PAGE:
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BBG Says Threats and Harassment of Journalists Must End

The Broadcasting Board of Governors, which protects the
independence of the U.S. government's international broadcasts, met in Prague
and Washington, D.C., Wednesday and renewed
their call
for the release of journalists held/missing in Syria, as well
as, generally, an end to the harassment of and threats to the press

Alhurra correspondent Bashar Fahmi has been missing for 10
months. "The Board demands the immediate release of Bashar Fahmi,"
said BBG governor Susan McCue, "as well as the other journalists being
held incommunicado in Syria, including Austin Tice and James Foley."

McCue also said that leading up to the Iranian elections,
VOA journalists' families were threatened and attempts were made to disrupt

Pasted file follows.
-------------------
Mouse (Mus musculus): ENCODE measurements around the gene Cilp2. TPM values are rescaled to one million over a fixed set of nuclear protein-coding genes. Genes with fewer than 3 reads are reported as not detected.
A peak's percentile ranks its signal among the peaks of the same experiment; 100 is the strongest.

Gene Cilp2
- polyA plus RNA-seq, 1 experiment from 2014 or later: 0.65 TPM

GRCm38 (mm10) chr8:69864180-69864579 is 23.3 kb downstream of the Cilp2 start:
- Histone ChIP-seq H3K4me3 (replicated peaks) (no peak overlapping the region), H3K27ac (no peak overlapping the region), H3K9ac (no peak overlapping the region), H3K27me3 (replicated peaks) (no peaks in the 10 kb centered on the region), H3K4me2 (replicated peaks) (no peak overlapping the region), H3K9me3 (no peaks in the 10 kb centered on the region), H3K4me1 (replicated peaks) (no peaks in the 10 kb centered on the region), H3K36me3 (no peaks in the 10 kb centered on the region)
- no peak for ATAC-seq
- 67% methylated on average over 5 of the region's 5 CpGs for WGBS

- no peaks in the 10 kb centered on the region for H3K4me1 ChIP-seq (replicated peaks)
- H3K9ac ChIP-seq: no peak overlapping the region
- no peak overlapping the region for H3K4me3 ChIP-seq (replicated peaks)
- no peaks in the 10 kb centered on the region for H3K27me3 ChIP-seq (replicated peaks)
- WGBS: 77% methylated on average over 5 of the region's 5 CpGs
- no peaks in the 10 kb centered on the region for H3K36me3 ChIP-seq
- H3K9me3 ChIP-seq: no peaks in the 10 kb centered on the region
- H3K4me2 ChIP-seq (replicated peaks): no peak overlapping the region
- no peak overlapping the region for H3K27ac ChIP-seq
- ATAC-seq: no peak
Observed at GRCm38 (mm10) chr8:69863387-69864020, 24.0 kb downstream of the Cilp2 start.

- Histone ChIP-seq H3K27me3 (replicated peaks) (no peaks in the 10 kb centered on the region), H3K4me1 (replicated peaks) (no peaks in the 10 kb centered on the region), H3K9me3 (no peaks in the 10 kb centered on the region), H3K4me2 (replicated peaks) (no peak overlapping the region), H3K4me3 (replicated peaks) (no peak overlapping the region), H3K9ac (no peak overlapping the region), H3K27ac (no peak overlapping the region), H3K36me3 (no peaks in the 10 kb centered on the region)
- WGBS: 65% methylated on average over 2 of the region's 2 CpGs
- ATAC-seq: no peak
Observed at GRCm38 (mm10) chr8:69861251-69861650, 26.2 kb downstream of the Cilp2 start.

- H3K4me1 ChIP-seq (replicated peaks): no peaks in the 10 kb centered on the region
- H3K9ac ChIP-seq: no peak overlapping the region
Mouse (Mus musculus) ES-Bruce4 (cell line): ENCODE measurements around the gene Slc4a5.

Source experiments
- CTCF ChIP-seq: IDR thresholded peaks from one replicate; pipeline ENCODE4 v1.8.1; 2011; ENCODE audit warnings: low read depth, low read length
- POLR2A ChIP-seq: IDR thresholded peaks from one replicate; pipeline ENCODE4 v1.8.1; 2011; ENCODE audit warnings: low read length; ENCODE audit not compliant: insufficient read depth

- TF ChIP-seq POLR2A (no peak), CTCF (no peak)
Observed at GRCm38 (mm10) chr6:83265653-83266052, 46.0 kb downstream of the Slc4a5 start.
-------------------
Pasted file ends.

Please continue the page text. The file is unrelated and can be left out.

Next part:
satellite signals. "These attempts to deprive citizens of news and
information are troubling, to say the least," she said. She also said
several journalists had been threatened in recent weeks in Iraq and listed
detentions, threats and harassment in other regions. "Citizens deserve
free and open access to information," McCue said, calling on officials and
local authorities to ensure the safety of all journalists and punish those
"who threaten or harm reporters."

Fahmi was reporting from Aleppo along with cameraman Cuneyt
Unal when both went missing Aug. 20 after a firefight in which Japan Press'
Mika Yamamoto was killed. Unal was captured and later released, but Fahmi
remains missing.

Freelance American journalist Austin Tice had
filed on the Syrian conflict for a number of news outlets, including The Washington Post, CBS and Al-Jazeera
English before he disappeared in mid-August 2012. Foley, a U.S. freelance
journalist, was kidnapped in Syria on Thanksgiving Day (Nov. 22, 2012).